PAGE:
Normally when I tell people I’m a ghostwriter for therapists, they either don’t know what a ghostwriter is, or they wonder how that works specifically for therapists. (If that’s you, read my post about ghostwriting and check out my FAQs.) However, one time someone asked me in jest, “Do you write about ghosts?”
This person didn’t really think I wrote about ghosts but it’s an interesting question. I don’t mind some paranormal entertainment every now and again. I enjoy friendly ghosts a la Casper or The Dead Romantics but not the scary ghosts such as those in The Amityville Horror. So no, when I ghostwrite for therapists I don’t create ghost stories, at least not in the way this person meant.
The word “ghost” has denotations of a person who has died but is still here in a non-corporeal way. It’s a being that can walk through walls or make lights flicker. However, there are different kinds of ghosts. There are metaphorical ghosts from the past that continue to haunt us in the present.
One of the reasons I love ghostwriting for therapists is I recognize we all have ghosts. There are circumstances, events, or images that still hold a charge for us long after they occurred. There are things we wish had gone differently or still have questions about. Therapy is one mechanism to help process those metaphorical ghosts. After working with a trained professional, we’re able to move on and no longer be haunted.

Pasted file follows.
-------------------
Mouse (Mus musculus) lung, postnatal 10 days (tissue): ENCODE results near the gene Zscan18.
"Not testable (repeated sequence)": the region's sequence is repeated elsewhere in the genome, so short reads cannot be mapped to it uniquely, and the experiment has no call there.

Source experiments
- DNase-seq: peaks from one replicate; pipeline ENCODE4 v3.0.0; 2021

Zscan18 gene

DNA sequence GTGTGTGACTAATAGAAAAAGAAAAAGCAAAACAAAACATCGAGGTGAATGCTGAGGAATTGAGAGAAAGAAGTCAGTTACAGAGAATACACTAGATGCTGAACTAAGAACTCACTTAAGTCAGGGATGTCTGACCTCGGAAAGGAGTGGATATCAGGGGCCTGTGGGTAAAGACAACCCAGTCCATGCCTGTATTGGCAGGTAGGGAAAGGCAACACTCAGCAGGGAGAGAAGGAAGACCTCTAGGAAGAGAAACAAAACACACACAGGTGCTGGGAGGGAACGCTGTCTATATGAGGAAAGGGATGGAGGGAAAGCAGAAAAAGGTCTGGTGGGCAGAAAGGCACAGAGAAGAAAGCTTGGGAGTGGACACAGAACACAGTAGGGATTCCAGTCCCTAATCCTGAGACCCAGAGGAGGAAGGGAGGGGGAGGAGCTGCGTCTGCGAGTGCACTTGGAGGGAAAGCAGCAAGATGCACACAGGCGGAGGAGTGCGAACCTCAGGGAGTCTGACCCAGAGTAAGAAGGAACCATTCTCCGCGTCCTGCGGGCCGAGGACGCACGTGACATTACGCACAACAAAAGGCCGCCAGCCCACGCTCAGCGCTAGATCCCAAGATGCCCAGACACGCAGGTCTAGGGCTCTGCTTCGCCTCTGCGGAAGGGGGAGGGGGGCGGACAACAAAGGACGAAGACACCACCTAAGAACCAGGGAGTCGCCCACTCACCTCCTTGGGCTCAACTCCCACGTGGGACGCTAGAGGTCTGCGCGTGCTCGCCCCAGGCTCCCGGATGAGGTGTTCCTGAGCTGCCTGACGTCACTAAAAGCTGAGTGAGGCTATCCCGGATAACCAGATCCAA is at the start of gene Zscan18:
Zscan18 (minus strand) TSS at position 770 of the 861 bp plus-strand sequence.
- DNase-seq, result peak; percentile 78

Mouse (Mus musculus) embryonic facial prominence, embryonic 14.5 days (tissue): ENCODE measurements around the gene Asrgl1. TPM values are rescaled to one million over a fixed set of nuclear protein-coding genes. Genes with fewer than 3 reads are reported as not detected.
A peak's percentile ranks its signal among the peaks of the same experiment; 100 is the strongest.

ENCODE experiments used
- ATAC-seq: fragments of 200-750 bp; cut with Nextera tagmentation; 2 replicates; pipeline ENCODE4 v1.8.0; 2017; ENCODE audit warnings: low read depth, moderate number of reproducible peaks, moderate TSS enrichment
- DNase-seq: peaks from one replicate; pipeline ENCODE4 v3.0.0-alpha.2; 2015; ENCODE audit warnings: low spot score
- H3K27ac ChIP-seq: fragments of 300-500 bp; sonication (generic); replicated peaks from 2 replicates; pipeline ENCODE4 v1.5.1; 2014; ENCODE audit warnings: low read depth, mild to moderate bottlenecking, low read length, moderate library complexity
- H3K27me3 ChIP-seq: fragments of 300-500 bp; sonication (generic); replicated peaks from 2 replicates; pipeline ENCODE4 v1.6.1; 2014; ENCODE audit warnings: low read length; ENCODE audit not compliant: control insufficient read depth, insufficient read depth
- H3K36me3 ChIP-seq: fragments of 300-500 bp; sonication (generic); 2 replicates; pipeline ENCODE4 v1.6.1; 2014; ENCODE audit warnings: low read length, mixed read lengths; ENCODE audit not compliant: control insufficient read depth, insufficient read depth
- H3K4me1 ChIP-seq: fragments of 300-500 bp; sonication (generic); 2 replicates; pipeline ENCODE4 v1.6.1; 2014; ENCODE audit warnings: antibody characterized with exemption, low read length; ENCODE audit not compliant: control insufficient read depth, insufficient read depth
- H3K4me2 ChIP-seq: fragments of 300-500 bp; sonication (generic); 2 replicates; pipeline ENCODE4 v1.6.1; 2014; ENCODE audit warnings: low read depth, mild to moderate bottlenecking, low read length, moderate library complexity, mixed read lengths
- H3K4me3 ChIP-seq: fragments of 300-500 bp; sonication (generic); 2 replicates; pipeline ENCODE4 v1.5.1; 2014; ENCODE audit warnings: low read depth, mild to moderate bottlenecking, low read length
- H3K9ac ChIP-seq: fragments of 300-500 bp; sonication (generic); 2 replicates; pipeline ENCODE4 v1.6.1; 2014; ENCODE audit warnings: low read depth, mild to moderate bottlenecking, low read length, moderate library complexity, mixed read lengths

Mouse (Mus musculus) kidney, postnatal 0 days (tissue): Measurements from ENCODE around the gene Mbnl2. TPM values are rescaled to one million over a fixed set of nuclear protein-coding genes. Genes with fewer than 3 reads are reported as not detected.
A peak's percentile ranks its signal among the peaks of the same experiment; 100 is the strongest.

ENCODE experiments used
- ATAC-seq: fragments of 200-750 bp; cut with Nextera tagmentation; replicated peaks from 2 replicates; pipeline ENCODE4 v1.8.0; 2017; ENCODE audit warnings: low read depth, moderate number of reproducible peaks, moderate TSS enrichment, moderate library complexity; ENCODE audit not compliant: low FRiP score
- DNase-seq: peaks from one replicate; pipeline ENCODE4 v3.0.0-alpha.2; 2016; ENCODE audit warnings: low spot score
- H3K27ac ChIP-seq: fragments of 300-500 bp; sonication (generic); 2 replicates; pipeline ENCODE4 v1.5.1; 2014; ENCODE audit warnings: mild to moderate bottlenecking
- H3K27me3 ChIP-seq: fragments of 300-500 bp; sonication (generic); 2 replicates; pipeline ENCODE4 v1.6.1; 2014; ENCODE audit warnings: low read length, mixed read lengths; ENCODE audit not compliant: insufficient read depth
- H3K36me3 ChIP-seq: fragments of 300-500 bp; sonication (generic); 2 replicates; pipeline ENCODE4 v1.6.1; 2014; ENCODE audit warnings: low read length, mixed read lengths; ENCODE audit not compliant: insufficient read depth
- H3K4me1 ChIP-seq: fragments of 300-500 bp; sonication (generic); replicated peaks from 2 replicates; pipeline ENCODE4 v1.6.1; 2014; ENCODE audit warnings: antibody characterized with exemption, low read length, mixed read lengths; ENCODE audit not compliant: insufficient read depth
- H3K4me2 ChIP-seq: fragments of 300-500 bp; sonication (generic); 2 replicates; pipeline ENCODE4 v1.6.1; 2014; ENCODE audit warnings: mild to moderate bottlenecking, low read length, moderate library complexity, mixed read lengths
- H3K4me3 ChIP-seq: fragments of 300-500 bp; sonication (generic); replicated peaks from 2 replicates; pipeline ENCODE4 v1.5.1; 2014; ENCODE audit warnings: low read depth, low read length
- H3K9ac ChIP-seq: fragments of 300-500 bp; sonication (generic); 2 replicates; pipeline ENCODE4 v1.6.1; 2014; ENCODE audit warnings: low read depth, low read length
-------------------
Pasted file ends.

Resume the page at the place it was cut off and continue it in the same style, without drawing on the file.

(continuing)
I’ve gone to therapy for years and I love it because it’s changed my life tremendously. It gave me the courage to start my own business, to set and maintain healthy boundaries, and to feel more at peace. I am fortunate enough to work with someone but not everyone has that privilege.
The U.S. is currently experiencing a shortage of mental health professionals. Currently, more than 150 million people live in federally designated mental health professional shortage areas. Within a few years, the country will be short between 14,280 and 31,109 psychiatrists. Psychologists, social workers, and others will be overextended as well, according to the report. “People can’t get care,” Dr. Saul Levin, CEO and medical director of the American Psychiatric Association said in an article. “It affects their lives, their ability to work, to socialize, or even to get out of bed.”
Mental health professionals cannot work one-on-one with everyone who needs help. What that means is more people are relying on books, podcasts, blogs, and social media to fill the mental health gap. But how can therapists and other mental health professionals write those books and blogs if they’re already strapped for time?
Enter a ghostwriter. I haven’t trained as a therapist but I research mental health topics for fun in my spare time and also have my own experience with therapy. That means I know more than the average person about these sorts of topics and I’m able to use my writing chops to help you (if you’re a therapist) and ultimately those who need you. Together, we can reach so many more people than you could otherwise.
Are you ready to share your wisdom with the world? Contact me about working together.